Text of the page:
Starring Julia Roberts, Jacob Tremblay, Owen Wilson, Mandy Patinkin, Ali Liebert, Crystal Lowe, Daveed Diggs, Izabela Vidovic, Nadji Jeter, Emma Tremblay, Noah Jupe, Millie Davis, Danielle Rose Russell, Bryce Gheisar, Elle McKinnon, Ty Consiglio, Kyle Breitkopf, James Hughes and Sonia Braga.
Screenplay by Stephen Chbosky and Steve Conrad and Jack Thorne.
Directed by Stephen Chbosky.
Distributed by Lionsgate. 113 minutes. Rated PG.
I read the YA novel Wonder (written by RJ Palacio) when it first came out in 2012. I instantly fell in love with Auggie’s story and have since passed it on to more friends (and strangers) than I can count. So, it was with both hope and anxiety that I went to watch the film version of Wonder. Even with the star-studded cast (Julia Roberts, Owen Wilson, Daveed Diggs, Mandy Patinkin, and, gasp, Jacob Tremblay in the lead role of Auggie), it was easy to imagine the 10,000 ways that they wouldn’t do the story justice.
It was lovely. Truly. Maybe it was the five years since my last full read, beyond excerpts and precepts. Even my movie-going guests, my 15-year-old daughter and our family friend, a fourth-grade teacher – both of whom have read it again far more recently than I – loved the movie. With their recent reads, they were more apt to point out the details that they wish the movie had included, but were still happy with the choices made to keep the movie to its 1 hour 53-minute run time.
Let’s start with some actor/character discussion:
Jacob Tremblay is the actor that we’ve all been waiting for to play the important role of Auggie Pullman. In case you haven’t read the book, Auggie is our leading little man. He was born with a genetic facial disorder that has caused him to have 27 surgeries ranging from improving his ability to breathe and hear, to plastic surgery for some sense of facial normalcy.
This is primarily his story as he enters Middle School, leaving the shelter of homeschooling. Jacob was small and vulnerable, with the spot-on witty timing and grit that is Auggie. He handled every emotion just right, while working within the confines of the incredible makeup used to create Auggie’s face.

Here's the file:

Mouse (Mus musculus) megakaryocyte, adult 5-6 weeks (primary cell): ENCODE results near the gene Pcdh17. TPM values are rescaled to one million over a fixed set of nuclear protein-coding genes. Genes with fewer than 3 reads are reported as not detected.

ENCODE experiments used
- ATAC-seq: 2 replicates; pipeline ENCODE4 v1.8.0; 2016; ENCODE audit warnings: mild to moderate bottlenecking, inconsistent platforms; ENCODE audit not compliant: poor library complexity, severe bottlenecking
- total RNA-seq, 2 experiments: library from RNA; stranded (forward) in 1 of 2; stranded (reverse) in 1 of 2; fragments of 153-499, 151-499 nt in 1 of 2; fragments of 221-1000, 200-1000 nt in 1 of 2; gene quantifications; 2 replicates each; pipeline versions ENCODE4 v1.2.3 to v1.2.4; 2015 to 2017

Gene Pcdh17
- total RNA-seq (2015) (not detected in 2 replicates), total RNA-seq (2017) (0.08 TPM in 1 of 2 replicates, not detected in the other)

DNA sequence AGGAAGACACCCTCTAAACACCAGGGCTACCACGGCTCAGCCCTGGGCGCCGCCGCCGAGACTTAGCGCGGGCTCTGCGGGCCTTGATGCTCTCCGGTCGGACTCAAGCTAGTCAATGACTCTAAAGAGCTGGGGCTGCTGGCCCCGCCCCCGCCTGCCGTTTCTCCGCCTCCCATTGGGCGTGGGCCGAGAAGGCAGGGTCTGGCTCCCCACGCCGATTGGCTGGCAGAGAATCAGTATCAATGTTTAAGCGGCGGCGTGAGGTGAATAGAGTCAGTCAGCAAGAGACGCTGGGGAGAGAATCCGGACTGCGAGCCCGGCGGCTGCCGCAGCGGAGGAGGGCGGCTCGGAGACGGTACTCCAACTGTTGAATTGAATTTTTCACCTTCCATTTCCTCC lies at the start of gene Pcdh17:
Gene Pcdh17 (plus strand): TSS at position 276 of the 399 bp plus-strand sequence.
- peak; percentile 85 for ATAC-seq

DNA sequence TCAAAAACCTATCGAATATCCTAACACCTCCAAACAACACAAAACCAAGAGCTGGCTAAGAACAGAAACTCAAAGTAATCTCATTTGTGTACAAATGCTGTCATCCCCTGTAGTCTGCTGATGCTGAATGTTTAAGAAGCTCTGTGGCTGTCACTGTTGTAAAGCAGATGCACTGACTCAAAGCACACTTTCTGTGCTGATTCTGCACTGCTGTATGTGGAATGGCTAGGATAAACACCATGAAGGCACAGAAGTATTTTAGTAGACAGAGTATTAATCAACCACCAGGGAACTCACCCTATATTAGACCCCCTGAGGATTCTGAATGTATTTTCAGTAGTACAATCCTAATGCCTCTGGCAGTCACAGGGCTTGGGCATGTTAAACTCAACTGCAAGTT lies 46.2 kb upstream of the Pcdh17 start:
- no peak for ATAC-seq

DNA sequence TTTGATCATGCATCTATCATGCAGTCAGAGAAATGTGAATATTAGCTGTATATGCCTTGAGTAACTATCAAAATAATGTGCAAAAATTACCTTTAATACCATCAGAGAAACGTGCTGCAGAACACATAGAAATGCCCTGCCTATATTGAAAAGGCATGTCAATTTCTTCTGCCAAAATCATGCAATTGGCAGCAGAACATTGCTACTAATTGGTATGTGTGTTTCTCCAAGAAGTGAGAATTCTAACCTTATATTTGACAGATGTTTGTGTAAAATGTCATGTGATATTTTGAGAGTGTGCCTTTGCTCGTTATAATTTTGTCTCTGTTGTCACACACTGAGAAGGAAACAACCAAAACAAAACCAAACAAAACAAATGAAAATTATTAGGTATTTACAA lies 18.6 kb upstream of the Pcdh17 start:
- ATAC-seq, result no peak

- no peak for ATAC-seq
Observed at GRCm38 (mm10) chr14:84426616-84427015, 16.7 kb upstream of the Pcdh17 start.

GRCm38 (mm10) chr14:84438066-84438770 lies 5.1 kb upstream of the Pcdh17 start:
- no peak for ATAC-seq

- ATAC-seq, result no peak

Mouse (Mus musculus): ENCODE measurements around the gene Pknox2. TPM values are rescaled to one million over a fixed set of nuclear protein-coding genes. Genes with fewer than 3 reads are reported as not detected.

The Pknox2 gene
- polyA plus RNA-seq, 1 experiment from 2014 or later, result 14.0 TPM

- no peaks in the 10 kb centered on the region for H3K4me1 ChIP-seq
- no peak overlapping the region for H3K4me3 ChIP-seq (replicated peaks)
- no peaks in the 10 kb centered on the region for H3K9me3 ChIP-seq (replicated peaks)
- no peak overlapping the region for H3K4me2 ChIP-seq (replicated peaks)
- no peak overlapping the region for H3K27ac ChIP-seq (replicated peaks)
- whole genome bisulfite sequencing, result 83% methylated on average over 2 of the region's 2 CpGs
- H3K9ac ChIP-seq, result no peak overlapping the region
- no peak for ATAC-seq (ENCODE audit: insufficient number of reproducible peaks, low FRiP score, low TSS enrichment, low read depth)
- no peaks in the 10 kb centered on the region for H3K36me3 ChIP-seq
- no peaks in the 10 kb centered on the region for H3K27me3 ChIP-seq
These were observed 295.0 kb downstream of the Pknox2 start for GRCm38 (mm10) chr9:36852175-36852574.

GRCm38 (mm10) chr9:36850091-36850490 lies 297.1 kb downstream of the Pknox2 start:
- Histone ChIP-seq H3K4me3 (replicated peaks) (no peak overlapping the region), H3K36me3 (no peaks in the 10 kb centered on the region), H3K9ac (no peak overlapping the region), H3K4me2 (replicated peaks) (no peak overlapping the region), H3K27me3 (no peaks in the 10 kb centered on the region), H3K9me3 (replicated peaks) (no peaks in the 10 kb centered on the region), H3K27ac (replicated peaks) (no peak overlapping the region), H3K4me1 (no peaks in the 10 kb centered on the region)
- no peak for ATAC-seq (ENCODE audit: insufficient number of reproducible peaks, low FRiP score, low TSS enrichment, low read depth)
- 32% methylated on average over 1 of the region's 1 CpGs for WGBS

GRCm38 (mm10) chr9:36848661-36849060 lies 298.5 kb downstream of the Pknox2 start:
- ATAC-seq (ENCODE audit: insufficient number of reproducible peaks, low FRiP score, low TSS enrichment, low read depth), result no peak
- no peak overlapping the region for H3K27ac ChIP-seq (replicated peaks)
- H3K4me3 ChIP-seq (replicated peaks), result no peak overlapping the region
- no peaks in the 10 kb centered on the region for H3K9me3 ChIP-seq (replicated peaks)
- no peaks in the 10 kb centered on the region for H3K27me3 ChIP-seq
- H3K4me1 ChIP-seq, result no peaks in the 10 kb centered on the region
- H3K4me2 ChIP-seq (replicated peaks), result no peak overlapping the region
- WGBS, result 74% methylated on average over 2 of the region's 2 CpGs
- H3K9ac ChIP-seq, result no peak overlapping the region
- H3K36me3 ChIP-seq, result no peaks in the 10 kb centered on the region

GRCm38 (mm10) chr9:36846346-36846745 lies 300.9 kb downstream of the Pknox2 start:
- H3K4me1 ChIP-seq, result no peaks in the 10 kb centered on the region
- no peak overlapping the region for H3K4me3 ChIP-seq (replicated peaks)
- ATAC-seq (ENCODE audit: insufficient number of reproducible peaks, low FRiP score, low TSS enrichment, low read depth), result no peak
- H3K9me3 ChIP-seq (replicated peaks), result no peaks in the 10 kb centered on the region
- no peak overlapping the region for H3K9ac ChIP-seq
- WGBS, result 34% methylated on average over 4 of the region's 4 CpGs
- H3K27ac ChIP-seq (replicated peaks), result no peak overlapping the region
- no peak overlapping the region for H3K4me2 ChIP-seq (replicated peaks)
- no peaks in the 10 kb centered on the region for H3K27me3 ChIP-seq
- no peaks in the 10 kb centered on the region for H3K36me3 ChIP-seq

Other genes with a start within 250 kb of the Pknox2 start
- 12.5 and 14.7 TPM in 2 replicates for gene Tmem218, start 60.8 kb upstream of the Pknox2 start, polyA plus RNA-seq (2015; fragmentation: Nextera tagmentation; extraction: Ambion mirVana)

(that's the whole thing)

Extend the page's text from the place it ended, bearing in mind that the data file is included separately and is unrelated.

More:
I don’t think I ever pictured Julia Roberts in the role of Isabel Pullman, Auggie’s mother, but I will NEVER be able to imagine anyone else in the role. She channeled her hard-earned inner mom with every Auggie interaction. I officially soaked my left sleeve from all of the tears I had to wipe away (note to self, bring a box of tissues when you watch this again) whenever she would look at Auggie with love, pride, anxiety and more.
Her interactions with teen daughter Via (Olivia), played by Izabela Vidovic, were far more reserved, but a) she’s a teen, b) that’s the full-on dynamic of a mom with a chronically ill child, and c) Via took over every scene with her poise, pain, and patience, leading to the soaking of my right sleeve (again, tissues are survival for this film).
I wanted to see more of Daveed Diggs (playing school teacher Mr. Browne) and Mandy Patinkin (playing school principal, Mr. Tushman), but as my movie mates reminded me, they didn’t have more scene time in the book either. Both actors just worked so well in their roles.
Owen Wilson as Auggie’s father, Nate Pullman, was caring, goofy and affable – the role that Owen Wilson plays effortlessly.
The screenplay kept the most important scenes and storylines of the book, including the use of scenes told from the perspective of the individual characters. They even included the notable Wonder font to mark the start of each new character’s perspective. As the movie progressed, it meshed into a story told by all the characters and the name pages dropped, but it was still a solid nod to the character of the book. They also included the inner monologue creativity, including a nod (or two) to Chewbacca and Auggie’s inner space travel.
So yeah, I’m not telling you any more about the story. Just go see this movie-with your family, with your friends, or on your own. Just go. You will be happy that you did. And bring a box of tissues.
Copyright ©2017 PopEntertainment.com. All rights reserved. Posted: November 17, 2017.